John the Fearless – Jean Sans Peur

Right in the heart of Paris there is a small medieval tower named after its owner Jean Sans Peur (1371-1419).

He was nicknamed so because he didn’t hesitate to kill his arch enemy Louis d’Orleans in order to become Regent of the Kingdom of France.

The tower was left unattended for years on end and even disappeared amidst the rest of the buildings until Haussmann — while rebuilding the City — uncovered the tower. It was then decided to turn it into a listed building.  

In 1999 the Tower was open for visits and since then it has been managed by a not for profit organisation which is doing a terrific job. The guide is fantastic she knows her history really well and is passionate about her job. Exhibitions and events on medieval topics are organised there on a regular basis.

The staircase looks new and yet, it’s one of the oldest in the country. It’s made of some special kind of limestone found in the quarries below what is now Denfert Rochereau.

At the top of the stairs one is welcomed by a a brilliant tree-like canopy made of sculpted stones. This is the actual roof of the tower, not just an ornament. It’s absolutely brilliant.

Many medieval costumes have been installed. The organisation also sells small leaflets on various medieval topics (fairs in the middle ages, hygiene in the middle ages etc.) which I recommend warmly. All along we were walking pas this tower and had never noticed how interesting it was. I definitely recommend you not to be fearful and visit Tour Jean Sans Peur.

Visit their website

It couldn’t be more central. Yet, at the beginning of the 15th century it was the end of town as the tower was built directly on the Wall of Philip II Augustus. Click the map for directions.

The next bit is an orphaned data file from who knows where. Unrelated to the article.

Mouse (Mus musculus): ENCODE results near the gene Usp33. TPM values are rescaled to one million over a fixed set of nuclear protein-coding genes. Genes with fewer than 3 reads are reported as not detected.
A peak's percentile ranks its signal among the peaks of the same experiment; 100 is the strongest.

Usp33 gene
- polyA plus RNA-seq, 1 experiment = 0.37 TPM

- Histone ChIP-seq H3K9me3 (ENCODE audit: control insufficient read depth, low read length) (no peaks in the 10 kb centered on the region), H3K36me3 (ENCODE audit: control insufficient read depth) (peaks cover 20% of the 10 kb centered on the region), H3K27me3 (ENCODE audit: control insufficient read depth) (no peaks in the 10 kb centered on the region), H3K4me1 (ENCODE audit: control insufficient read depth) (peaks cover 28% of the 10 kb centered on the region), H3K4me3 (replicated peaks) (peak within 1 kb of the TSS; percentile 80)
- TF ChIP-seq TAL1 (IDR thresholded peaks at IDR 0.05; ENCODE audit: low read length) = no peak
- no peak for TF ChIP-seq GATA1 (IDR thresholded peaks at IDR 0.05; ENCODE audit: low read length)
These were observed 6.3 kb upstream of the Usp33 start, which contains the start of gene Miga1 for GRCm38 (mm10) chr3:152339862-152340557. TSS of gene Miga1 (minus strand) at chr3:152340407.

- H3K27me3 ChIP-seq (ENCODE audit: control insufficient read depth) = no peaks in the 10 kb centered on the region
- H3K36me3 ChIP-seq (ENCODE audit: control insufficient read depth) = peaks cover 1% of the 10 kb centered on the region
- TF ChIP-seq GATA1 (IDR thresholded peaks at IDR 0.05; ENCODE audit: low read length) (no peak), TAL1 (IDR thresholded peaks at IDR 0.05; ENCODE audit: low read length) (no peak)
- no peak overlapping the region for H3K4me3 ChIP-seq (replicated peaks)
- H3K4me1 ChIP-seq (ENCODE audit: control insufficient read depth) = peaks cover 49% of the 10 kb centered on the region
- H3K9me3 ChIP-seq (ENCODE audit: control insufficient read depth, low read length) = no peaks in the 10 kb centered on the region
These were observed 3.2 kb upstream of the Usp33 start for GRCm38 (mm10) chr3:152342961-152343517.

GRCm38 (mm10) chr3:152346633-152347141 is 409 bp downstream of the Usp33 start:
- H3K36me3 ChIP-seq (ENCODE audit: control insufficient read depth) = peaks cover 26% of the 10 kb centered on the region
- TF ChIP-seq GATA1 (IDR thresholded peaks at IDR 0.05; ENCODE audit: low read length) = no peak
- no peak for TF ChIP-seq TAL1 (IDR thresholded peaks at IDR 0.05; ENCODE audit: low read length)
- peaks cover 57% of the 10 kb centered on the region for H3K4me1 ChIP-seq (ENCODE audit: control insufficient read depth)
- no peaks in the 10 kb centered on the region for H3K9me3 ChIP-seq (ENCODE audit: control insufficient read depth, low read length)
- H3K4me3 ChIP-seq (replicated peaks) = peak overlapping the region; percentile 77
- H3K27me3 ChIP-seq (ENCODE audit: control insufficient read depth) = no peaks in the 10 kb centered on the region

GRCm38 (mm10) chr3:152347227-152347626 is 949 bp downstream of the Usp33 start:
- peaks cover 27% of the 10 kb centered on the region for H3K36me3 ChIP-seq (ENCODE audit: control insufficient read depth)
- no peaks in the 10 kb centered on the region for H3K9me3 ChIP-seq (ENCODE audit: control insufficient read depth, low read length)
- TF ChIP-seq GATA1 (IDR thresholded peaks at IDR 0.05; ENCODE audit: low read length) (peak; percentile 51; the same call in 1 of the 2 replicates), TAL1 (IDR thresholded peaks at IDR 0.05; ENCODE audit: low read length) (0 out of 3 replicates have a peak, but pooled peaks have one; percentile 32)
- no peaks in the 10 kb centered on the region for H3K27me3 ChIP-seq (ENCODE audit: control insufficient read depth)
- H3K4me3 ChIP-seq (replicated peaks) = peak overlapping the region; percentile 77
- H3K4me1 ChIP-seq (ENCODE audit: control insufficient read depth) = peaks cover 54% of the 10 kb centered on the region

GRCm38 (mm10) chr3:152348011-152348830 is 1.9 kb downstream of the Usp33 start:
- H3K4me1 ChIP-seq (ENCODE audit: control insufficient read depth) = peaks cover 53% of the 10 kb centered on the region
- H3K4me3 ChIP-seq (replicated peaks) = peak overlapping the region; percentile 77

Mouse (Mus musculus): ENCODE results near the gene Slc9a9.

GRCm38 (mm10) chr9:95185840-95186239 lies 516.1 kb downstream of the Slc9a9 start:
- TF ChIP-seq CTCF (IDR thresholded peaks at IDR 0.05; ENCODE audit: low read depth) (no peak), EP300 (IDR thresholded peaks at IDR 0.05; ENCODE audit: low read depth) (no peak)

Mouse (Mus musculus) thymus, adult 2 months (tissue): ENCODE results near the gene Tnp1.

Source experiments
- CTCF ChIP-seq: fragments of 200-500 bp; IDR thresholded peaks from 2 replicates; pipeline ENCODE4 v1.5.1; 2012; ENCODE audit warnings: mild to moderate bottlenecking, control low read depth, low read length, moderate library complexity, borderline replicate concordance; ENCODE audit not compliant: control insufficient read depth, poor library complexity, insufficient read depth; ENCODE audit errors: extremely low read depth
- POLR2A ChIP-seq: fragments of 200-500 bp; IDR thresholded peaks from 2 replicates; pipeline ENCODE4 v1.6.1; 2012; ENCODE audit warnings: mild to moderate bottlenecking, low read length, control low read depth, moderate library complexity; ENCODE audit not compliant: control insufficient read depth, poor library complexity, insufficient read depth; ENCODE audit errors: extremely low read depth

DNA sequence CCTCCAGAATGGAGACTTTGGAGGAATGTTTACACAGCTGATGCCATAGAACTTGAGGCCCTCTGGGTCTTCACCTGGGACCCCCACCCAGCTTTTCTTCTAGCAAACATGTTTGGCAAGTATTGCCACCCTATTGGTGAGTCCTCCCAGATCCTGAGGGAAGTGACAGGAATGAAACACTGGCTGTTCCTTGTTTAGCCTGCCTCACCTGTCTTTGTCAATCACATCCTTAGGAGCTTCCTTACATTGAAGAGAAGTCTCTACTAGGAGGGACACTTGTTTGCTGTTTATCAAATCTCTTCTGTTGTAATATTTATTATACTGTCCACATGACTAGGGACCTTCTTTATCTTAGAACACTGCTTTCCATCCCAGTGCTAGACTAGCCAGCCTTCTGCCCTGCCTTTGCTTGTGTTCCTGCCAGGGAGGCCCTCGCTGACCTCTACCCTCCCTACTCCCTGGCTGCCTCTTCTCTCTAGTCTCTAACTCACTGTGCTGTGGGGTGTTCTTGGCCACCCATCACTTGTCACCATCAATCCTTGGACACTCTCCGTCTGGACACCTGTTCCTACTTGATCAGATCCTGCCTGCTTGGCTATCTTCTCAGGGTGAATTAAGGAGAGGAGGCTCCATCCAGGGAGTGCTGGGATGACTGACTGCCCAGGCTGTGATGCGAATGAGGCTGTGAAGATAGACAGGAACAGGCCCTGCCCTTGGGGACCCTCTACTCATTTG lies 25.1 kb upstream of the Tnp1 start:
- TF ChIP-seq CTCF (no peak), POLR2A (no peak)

10 thoughts on “John the Fearless – Jean Sans Peur

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  1. You are so right to recommend this off-the-beaten-path stop, Yann! Not only is the tower’s architecture interesting, but the also sometimes have great little exhibits near the entrance desk on the main floor. There was one on medieval medicine when I last visited that I won’t soon forget! (Suffice it to say it made me grateful to have missed that chapter of human history.)

    Liked by 1 person

    1. Thanks Heide. You definitely know PARIS better than I do. My Father in law had talked to me about this place which wasn’t that far from where I used to work at the time. It has taken us the best of 15 years to get our act together. But I’m glad we did.

      Liked by 1 person

      1. I think it’s difficult to visit these places when you live in a city because there’s the commute and work and grocery shopping every day, Yann — that’s certainly true for me in my own city. But how wonderful that you finally did get to see this hidden gem. That ceiling alone is worth the price of admission, isn’t it?

        Liked by 1 person

      2. We are literally surrounded by stores some of which open quite late.
        But as I come home rather late (usually after 8:00 pm) I tend to rush home for dinner.
        When I manage to leave a little earlier, then I park my bike at Rue du Bac for GF bread and other stuff from the organic shop over there, and sometimes a treat of that fiendishly delicious chocolate from Chapon https://www.chocolat-chapon.com
        Apart from that, most of the time it’s “vélo, boulot dodo” 🙂

        Liked by 1 person

      3. “Vélo, boulot dodo.” Ha ha! C’est drôle, ça. But I imagine it’s also not far from the truth for you — though I also imagine Chapon is of some consolation. 😉

        Liked by 1 person

      1. That was a marvelous post, Yann. Thank you so much for sharing the link (even if it did break my heart to imagine that garden disappearing).

        Like

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